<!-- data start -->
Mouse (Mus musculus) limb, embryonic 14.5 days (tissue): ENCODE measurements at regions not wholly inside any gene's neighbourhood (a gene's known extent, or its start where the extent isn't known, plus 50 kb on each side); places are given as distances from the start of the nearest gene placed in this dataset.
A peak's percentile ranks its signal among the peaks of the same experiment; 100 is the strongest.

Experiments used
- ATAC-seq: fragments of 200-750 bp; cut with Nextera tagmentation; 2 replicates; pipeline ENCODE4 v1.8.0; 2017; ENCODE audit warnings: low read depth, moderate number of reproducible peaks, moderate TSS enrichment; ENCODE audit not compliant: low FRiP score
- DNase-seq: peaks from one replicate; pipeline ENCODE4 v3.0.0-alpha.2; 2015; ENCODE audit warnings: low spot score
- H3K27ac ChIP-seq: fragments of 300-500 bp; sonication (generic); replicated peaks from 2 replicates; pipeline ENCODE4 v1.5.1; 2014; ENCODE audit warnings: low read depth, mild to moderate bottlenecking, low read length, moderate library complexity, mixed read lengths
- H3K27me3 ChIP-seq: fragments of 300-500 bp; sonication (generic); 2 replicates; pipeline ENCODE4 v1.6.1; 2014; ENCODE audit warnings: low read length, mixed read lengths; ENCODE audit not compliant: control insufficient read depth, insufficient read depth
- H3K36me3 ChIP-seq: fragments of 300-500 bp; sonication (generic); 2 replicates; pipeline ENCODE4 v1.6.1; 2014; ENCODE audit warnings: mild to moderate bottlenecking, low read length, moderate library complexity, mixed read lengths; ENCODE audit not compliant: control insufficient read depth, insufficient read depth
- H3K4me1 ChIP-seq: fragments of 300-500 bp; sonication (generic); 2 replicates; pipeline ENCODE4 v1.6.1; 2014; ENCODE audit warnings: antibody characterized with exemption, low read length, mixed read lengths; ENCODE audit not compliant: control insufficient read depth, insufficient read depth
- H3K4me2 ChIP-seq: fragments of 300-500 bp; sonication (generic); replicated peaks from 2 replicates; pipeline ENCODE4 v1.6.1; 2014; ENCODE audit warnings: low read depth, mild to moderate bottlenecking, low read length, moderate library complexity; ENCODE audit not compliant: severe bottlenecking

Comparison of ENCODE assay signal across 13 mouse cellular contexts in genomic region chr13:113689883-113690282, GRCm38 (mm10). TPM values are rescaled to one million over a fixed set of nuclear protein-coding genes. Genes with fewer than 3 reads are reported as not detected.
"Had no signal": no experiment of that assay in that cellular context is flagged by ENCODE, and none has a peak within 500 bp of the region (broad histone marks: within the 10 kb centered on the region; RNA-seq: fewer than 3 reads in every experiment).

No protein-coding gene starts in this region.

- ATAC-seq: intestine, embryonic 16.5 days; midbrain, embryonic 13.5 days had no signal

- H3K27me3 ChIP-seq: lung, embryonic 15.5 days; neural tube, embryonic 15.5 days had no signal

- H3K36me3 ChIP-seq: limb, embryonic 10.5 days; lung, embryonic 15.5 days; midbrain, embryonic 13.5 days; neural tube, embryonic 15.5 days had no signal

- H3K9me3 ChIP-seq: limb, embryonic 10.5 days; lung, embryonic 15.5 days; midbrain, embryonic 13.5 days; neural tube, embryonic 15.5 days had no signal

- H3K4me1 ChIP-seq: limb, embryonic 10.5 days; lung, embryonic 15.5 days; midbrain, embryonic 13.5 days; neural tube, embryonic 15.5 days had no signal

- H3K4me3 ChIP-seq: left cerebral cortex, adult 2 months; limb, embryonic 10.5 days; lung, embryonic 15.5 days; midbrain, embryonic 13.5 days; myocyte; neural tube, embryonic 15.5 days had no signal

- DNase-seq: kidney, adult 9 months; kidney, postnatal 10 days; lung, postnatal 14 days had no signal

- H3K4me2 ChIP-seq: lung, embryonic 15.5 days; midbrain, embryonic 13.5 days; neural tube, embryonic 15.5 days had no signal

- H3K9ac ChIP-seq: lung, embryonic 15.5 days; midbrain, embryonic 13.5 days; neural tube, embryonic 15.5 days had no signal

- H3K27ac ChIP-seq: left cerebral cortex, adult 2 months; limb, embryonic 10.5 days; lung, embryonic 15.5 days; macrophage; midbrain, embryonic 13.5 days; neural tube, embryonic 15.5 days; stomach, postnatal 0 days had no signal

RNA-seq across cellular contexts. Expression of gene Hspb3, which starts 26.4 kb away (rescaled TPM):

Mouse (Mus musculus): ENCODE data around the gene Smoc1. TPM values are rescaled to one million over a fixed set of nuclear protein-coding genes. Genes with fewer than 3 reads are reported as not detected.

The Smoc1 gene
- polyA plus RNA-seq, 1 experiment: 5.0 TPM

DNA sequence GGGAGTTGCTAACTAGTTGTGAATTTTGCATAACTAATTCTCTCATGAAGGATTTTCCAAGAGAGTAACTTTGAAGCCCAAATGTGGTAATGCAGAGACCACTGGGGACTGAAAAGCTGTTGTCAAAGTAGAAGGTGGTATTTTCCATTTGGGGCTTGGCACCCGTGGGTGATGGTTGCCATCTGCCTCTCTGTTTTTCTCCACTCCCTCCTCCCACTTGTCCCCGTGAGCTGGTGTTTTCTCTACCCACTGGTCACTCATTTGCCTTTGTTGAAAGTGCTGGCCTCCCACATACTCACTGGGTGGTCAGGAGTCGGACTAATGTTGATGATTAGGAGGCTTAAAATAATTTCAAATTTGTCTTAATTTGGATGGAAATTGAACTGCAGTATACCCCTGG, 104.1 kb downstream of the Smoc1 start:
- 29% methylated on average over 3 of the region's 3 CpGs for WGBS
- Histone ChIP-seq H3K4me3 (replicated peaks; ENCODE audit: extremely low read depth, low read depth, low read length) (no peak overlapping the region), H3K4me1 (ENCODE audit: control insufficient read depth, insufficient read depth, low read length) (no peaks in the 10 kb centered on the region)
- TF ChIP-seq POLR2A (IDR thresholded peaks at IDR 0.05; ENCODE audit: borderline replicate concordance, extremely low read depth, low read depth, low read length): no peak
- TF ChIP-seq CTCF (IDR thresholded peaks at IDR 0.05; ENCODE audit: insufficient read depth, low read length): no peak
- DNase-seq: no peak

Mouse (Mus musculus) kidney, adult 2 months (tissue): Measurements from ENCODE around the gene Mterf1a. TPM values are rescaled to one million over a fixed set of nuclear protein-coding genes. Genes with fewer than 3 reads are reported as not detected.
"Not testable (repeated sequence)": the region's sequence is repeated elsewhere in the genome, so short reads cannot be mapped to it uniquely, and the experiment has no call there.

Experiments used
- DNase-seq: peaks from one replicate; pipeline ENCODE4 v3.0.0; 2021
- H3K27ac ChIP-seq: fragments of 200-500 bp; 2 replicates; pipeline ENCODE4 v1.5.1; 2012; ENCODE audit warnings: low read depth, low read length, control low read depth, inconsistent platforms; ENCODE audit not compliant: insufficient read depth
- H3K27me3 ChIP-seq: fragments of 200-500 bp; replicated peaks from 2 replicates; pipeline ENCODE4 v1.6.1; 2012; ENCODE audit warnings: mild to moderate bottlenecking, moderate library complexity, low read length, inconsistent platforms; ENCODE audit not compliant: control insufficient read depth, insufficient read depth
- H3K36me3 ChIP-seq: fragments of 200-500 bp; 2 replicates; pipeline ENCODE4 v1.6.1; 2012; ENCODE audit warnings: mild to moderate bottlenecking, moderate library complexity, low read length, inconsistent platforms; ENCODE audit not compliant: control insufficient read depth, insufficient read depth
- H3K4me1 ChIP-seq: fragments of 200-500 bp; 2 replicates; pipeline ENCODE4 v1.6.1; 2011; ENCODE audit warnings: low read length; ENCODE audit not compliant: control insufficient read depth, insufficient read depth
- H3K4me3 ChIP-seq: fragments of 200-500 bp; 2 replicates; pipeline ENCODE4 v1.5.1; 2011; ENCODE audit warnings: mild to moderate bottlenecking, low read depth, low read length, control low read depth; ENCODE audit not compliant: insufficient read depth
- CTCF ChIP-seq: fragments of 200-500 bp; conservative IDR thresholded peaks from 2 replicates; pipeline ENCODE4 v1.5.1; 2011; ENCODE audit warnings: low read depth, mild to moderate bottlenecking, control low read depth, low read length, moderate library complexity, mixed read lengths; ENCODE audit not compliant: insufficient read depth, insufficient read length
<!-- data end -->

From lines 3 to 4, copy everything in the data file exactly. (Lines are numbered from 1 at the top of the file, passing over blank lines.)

Experiments used
- ATAC-seq: fragments of 200-750 bp; cut with Nextera tagmentation; 2 replicates; pipeline ENCODE4 v1.8.0; 2017; ENCODE audit warnings: low read depth, moderate number of reproducible peaks, moderate TSS enrichment; ENCODE audit not compliant: low FRiP score